Show caption The woman during the public flogging in Idi. Photograph: Cek Mad/AFP/Getty Images Indonesia Indonesian woman flogged 100 times for adultery, man gets 15 lashes Man denied any wrongdoing after pair caught together in conservative Aceh province Agence France-Presse in Idi, East Aceh Thu 13 Jan 2022 14.59 GMT Share on Facebook
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An Indonesian woman has been flogged 100 times in Aceh province for adultery while the male involved, who denied the accusations, received just 15 lashes.
Ivan Najjar Alavi, the head of the general investigation division at the East Aceh prosecutors’ office, said the court handed down a harsher sentence for the woman after she confessed to investigators she had sex outside of her marriage.
Judges found it difficult to convict the man, who was then the head of the East Aceh fishery agency and also married, because he denied all wrongdoing, Alavi said.
“During the trial, he admitted nothing, denying all accusations. Thus, [judges] are not able to prove whether he is guilty,” Alavi told reporters after a public flogging for sharia law offenders in Aceh on Thursday.
Aceh is the only region in Muslim-majority Indonesia to impose sharia law, which allows whipping for charges including gambling, adultery, drinking alcohol and gay sex.
As an alternative ruling, the judges found the married man guilty of “showing affection to a female partner who is not his wife” after the couple were caught at a palm oil plantation in 2018.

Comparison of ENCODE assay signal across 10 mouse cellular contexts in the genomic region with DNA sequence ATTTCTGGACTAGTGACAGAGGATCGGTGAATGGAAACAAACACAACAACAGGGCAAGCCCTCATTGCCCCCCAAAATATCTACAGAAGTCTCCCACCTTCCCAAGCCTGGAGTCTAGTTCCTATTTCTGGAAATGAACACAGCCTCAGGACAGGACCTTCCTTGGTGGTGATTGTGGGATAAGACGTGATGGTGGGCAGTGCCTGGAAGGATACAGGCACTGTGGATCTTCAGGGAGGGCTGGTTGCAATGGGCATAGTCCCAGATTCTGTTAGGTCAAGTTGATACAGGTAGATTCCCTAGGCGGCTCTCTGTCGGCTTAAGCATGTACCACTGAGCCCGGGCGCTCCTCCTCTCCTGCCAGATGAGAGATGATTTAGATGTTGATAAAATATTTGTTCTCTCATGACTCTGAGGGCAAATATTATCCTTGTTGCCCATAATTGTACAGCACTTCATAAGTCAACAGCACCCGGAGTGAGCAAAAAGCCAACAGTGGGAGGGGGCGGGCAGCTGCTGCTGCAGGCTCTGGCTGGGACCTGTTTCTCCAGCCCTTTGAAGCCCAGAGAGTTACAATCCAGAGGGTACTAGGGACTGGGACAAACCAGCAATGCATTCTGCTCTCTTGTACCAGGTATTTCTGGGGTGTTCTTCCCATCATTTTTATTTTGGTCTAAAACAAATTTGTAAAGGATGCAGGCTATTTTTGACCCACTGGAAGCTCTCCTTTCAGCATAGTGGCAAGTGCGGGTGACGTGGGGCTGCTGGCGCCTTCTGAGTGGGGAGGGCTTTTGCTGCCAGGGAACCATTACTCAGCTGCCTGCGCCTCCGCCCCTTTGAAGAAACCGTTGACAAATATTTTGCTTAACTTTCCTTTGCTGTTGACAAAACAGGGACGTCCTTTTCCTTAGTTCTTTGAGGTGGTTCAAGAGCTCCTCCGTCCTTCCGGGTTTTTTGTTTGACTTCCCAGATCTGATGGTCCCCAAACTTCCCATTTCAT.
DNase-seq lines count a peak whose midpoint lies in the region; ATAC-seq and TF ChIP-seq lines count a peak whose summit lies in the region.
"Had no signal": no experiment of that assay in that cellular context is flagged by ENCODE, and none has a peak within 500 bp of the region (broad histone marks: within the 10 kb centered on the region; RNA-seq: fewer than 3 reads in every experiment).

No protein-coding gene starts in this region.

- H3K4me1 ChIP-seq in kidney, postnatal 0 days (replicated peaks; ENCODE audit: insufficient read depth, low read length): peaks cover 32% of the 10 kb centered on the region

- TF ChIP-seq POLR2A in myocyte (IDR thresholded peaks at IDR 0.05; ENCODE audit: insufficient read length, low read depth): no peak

He was initially sentenced to 30 lashes but his successful appeal at the sharia supreme court in Aceh reduced the sentence to 15.
The woman’s flogging was briefly paused because she could not bear the pain, according to an Agence France-Presse reporter in the field.
A man convicted of having sex with a minor was also whipped 100 times. He would serve 75 months in prison after the flogging, prosecutors said.
Dozens watched, recorded and uploaded to social media footage of the floggings, a public spectacle criticised by rights groups but which regularly attracted hundreds of onlookers before the pandemic.
Unlike the rest of the nation, Aceh follows religious law as part of a 2005 autonomy deal agreed with the central government that ended a decades-long separatist insurgency.
Human rights groups condemn public caning as cruel, and Indonesia’s president, Joko Widodo, has called for it to end. However, it has strong support among Aceh’s population.